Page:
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Saturday, September 29, 2012

‘Perfect storm’ that shook PM Grim alert, bitter pills

'Perfect storm' that shook
PM Grim alert, bitter pills

New Delhi, Sept. 28: The enormity of the real challenge before Manmohan Singh is far higher than that posed by Mamata Banerjee.

A "perfect storm" is gathering around the economy, according to a Centre-commissioned report packed with suggestions for a series of tough measures that will affect daily life and test the government's resolve to wade further into unpalatable waters.

The report presented by the Vijay Kelkar panel, which was asked to suggest a road map towards fiscal consolidation, doesn't make pleasant reading: India is teetering on the edge of a fiscal precipice, staring into a deep abyss that brings back all the horrors of 1991 when the government of the day was forced to pledge the country's gold reserves and redeem its honour as a credit-worthy borrower.

The Centre will find it difficult to accept many of the recommendations but the report portrays an alarming picture that is often overshadowed by political posturing from multiple fronts.

The report gives a more comprehensive view of what may have pushed the Prime Minister into risking the stability of his government and taking decisions that prompted Mamata to withdraw support. Painting a gloom-and-doom scenario, the report warns of a cataclysm if the authorities decide to bury their heads in the sand and wait for the storm to pass.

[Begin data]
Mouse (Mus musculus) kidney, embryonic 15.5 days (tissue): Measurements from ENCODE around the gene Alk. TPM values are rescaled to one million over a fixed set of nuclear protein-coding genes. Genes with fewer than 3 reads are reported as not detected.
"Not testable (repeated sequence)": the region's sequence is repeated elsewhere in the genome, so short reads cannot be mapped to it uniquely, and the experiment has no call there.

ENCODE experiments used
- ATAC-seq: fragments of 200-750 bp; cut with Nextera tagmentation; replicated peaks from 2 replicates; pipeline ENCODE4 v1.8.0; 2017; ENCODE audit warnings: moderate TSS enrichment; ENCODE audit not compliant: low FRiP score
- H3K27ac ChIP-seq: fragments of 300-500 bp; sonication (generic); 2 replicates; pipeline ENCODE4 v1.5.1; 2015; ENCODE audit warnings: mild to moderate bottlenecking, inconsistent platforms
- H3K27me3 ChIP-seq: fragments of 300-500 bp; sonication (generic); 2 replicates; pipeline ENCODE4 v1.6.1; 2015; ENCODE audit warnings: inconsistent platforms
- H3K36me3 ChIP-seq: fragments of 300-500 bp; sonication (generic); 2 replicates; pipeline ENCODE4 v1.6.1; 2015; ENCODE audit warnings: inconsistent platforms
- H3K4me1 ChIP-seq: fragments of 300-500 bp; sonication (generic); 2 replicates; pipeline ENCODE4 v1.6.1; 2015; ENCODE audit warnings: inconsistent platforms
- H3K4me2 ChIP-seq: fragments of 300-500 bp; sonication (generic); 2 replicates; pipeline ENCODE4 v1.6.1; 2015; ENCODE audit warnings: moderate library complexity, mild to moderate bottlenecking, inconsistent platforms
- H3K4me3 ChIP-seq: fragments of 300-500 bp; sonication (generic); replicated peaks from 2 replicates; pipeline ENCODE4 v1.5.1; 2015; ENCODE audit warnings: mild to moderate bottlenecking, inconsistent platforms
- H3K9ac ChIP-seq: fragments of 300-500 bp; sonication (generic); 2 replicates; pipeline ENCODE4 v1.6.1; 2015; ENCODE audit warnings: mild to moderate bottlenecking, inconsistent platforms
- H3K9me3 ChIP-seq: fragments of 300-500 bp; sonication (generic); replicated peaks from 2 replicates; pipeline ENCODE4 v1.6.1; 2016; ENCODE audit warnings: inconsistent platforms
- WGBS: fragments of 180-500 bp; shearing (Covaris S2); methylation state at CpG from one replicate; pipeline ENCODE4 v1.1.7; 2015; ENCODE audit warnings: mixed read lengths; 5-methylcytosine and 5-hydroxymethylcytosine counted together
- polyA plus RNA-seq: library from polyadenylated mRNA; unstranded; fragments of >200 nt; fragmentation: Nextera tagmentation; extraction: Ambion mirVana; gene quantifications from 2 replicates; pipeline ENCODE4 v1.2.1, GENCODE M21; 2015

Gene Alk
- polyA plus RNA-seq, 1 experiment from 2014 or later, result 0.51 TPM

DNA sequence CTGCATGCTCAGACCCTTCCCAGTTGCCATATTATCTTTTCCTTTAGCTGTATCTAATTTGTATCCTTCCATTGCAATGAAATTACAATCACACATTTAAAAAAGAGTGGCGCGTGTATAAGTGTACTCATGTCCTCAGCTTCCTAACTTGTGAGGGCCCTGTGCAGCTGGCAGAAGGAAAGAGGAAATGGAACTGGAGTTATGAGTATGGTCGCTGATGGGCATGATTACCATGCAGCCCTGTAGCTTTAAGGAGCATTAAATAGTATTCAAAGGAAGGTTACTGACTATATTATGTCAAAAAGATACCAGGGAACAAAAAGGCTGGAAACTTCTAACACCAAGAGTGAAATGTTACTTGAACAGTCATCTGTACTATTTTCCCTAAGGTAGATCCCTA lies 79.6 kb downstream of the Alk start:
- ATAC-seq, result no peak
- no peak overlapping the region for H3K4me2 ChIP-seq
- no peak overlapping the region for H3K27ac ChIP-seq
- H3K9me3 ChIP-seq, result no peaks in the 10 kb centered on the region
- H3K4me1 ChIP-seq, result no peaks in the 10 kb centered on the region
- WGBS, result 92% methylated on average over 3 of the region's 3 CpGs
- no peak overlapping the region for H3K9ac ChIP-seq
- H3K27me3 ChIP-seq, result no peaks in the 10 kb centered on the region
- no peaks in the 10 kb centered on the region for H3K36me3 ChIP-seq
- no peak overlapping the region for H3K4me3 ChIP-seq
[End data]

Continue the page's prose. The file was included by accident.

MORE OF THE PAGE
"We cannot overemphasise the need and urgency of fiscal consolidation. Growth is faltering and inflation seems to be embedded. The external situation is flashing red lights…if no action is taken, we are likely to be in a worse situation than in 1991," the Kelkar panel said. "In other words, our economy may be encountering a 'perfect storm'," the report said towards the end.

Kelkar is a career bureaucrat who was finance secretary in 1998-99, became an executive director of the IMF and was the chairman of the Finance Commission till January 2010. He has been closely involved with the process of economic reforms in the country.

The committee was asked to recommend mid-term corrections in the financial year and to chart a framework on the basis of that correction for the rest of the Thirteenth Finance Commission's term. The panel submitted its report to finance minister P. Chidambaram in the first week of September.

The panel has suggested that the Indian government should bite the bullet and slash its subsidy bill by raising diesel, LPG and kerosene prices, increasing prices at ration shops every time they ratchet up remunerative prices for farmers, nudging up urea prices, and scrapping an outmoded system of subsidising sugar. It also advised the government to build a gigantic data tracking system that will ferret out tax dodgers.

The panel recommended that kerosene price should be raised by Rs 2 per litre while that of LPG cylinders needs to be raised by Rs 50 per cylinder. It also suggested phased elimination of subsidy on diesel and LPG in the next four years and reduction in kerosene subsidy by one-third by 2014-15.

It wanted direct transfer of cash subsidies to the beneficiaries, echoing a proposal made earlier by another panel headed by Nandan Nilekani and accepted the government. ( )

The report advised the government to sell its residual stake in Bharat Aluminium and Hindustan Zinc. Recent reports suggest that the government has initiated talks with Anil Agarwal-owned Vedanta group for the stake sale.

The report warned that if mid-year corrective actions were not taken, the fiscal deficit would balloon to around 6.1 per cent of the gross domestic product (GDP), far higher than the budget estimate of 5.1 per cent.